The Buck Stops Where?
The Question of a Constitutional Amendment to Add a Presidential Line-Item Veto
The issue of a presidential item veto has been debated for over a century. In fact, since Washington’s first term, the president’s right to single out individual items from a pending bill has been unclear. This lack of clarity has led to many debates on the issue, with item veto power being granted once on a statutory basis in 1996, but only for a short period. Arguments both for and against adding an item veto as an amendment to the Constitution are legitimate. Supporters claim that it would allow the president to cut out unnecessary pork, shrink the national deficit, and balance the budget by vetoing wasteful projects that may be attached to legitimate bills. They point to the fact that 43 of the 50 states include a line-item veto in their governor’s powers, and none of those states have repealed it from their state constitutions. While opponents suggest that it would damage the president’s relationship with Congress, actually increase federal spending, and increase presidential power beyond that of the founders’ intent. They also say that because the line item veto applies to only a limited amount of legislation, its effectiveness would not justify the change. After researching the issue, I believe that a Constitutional amendment would be helpful in not adding to, but securing the president’s power as Budgeter in Chief which has been encroached upon since the Budget Act of 1974. There is enough evidence to support the theory that the item veto does not conflict with the original intentions of the founders and would benefit American citizens.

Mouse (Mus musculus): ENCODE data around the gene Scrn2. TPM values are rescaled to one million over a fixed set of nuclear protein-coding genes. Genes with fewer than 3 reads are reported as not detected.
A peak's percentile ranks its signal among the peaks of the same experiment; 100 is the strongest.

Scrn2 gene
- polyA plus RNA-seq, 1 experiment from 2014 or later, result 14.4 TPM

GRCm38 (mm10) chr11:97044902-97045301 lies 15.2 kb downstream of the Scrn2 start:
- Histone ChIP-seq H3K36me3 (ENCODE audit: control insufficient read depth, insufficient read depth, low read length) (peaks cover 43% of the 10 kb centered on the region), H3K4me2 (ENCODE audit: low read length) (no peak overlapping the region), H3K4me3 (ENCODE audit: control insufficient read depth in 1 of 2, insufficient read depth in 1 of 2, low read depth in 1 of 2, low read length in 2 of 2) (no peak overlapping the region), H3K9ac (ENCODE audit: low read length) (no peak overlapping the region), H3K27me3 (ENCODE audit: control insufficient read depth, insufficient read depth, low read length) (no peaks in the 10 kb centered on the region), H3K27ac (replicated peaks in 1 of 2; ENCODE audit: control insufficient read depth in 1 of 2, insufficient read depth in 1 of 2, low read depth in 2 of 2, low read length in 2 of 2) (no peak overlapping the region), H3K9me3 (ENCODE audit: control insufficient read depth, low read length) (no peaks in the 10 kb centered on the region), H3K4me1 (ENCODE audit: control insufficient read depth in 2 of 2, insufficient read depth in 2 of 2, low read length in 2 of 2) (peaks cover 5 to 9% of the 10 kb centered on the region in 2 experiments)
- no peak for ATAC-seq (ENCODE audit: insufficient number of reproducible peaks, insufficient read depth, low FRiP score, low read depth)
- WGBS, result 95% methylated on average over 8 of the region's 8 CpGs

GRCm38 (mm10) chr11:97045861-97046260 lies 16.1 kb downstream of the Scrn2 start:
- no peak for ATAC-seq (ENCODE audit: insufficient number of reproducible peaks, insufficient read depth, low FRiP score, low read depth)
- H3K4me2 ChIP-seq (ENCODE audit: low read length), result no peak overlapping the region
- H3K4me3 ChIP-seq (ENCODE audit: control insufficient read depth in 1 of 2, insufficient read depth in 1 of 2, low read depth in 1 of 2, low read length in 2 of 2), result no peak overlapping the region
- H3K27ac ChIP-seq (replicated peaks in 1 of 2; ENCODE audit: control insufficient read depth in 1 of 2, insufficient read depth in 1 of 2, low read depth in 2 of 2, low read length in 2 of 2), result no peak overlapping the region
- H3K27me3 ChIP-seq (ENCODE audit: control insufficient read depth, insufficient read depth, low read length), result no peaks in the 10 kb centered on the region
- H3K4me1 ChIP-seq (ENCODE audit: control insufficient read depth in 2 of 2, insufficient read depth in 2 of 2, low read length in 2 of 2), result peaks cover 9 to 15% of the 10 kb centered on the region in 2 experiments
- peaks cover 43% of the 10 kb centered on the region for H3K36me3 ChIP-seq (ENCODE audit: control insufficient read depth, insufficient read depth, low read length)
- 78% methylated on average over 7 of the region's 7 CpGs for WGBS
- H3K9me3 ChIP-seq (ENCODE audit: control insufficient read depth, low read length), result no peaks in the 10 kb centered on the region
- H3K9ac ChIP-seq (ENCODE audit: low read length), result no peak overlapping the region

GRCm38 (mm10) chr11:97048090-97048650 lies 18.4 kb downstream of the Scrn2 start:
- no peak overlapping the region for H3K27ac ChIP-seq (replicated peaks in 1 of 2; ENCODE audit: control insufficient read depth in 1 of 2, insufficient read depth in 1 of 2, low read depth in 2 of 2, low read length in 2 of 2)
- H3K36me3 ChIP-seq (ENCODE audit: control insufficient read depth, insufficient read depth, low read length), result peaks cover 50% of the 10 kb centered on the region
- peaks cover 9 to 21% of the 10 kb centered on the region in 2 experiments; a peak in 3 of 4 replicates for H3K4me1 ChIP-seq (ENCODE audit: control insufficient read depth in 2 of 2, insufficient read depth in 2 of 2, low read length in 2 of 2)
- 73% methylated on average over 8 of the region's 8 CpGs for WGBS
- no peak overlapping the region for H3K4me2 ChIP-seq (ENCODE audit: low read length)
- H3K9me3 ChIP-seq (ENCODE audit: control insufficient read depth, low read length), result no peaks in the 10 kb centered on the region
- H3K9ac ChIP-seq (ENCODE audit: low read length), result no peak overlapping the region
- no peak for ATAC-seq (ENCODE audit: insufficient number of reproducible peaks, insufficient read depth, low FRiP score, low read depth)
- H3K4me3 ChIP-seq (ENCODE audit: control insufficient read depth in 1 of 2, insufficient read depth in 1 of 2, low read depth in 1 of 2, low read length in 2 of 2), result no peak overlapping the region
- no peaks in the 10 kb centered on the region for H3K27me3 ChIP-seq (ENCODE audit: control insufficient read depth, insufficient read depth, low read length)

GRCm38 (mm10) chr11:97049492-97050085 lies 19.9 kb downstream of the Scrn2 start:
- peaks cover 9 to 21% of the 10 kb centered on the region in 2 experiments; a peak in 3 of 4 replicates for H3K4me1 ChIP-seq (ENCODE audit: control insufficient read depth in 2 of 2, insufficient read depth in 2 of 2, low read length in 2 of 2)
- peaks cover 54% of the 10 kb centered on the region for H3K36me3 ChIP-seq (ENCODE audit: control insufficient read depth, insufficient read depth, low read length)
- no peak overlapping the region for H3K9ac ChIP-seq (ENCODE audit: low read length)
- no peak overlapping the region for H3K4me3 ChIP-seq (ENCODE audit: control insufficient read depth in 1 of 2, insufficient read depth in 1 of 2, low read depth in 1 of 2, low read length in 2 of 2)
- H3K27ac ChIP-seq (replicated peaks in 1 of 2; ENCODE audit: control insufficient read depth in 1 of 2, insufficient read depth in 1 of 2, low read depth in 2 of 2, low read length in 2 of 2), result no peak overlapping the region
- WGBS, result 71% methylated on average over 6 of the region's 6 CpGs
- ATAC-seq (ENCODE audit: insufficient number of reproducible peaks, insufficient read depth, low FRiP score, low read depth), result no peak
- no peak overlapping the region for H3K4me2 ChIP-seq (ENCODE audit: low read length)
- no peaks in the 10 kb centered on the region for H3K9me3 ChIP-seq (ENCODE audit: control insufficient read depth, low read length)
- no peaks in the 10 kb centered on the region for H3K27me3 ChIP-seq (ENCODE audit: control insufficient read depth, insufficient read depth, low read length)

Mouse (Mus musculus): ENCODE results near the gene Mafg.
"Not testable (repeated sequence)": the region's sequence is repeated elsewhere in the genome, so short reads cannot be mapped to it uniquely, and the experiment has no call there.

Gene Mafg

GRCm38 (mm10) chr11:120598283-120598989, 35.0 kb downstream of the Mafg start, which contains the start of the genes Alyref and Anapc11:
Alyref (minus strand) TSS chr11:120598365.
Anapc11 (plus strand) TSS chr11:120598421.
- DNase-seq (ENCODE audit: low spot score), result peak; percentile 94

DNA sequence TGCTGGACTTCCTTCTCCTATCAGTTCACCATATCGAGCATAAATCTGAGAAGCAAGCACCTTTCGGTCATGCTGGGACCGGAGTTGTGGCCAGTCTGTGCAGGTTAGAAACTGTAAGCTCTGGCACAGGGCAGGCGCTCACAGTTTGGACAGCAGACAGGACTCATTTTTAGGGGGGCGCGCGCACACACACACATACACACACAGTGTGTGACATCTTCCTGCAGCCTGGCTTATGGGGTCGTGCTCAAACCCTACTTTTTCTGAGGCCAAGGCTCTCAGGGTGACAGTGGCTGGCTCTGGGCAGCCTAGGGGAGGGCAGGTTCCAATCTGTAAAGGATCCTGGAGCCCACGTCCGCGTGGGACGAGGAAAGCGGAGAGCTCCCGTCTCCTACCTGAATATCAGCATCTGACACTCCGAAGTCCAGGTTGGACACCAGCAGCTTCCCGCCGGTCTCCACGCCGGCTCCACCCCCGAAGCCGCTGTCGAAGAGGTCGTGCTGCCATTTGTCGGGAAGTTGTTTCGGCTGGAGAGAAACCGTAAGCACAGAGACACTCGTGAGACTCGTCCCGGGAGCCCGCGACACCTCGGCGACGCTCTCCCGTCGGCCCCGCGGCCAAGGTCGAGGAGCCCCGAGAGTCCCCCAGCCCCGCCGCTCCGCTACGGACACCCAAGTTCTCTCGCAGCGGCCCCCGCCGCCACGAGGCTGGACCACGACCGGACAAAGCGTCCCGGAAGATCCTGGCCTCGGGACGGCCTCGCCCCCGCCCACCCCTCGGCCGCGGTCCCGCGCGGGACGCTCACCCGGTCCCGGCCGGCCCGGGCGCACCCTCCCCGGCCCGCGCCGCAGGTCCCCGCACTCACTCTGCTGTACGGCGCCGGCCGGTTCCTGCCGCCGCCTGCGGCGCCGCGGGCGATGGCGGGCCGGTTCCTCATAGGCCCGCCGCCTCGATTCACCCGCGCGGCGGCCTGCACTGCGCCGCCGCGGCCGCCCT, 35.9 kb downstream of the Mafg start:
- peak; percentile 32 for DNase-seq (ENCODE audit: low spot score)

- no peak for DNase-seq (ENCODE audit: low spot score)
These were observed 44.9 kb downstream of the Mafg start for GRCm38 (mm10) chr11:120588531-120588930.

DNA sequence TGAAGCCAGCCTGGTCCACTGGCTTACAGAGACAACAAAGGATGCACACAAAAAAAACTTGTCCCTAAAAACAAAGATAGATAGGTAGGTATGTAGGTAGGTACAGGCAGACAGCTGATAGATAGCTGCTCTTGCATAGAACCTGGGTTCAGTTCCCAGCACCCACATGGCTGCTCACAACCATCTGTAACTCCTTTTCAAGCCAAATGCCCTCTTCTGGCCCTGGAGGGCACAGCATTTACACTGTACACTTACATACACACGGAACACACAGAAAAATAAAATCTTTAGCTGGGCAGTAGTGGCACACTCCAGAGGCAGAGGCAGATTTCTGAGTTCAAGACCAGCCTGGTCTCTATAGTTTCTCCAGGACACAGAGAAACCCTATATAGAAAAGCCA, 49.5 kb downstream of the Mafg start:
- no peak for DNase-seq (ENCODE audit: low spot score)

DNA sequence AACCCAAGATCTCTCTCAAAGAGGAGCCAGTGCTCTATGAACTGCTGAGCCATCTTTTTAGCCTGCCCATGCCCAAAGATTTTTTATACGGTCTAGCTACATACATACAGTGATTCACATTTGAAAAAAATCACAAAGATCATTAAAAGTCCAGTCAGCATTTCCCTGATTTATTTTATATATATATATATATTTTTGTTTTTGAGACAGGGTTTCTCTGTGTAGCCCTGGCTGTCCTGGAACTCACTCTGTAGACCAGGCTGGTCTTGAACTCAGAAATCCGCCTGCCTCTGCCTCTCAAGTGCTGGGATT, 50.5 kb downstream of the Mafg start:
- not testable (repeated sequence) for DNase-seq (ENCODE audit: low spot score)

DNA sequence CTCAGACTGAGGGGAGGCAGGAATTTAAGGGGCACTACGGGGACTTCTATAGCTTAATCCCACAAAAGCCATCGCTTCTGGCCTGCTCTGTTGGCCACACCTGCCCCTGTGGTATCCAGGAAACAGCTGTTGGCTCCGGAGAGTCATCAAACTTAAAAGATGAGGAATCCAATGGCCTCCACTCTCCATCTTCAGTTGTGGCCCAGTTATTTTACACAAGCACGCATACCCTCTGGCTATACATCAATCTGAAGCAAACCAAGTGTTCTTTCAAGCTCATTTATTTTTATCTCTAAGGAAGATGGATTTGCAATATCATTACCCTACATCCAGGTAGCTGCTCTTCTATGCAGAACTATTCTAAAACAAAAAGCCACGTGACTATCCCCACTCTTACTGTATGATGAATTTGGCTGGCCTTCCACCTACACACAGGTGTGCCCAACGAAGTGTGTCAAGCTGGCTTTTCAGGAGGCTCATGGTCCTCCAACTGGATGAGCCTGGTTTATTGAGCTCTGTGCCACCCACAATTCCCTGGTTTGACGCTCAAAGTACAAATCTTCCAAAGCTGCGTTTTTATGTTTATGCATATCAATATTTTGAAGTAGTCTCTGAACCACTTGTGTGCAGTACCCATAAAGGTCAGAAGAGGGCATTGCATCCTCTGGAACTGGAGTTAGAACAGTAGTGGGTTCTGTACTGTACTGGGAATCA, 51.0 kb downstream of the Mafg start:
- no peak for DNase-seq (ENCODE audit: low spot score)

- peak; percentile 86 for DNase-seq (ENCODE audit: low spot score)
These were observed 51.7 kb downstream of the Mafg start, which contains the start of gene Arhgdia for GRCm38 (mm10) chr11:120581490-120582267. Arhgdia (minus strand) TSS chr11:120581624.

Many presidents have requested an item veto as a way to cut out earmarks without being forced to veto an entire bill. According to Judith A. Best, presidents are sometimes forced to “throw out the baby in order to get rid of the bath water” or sign a bill that comes attached with expensive wasteful...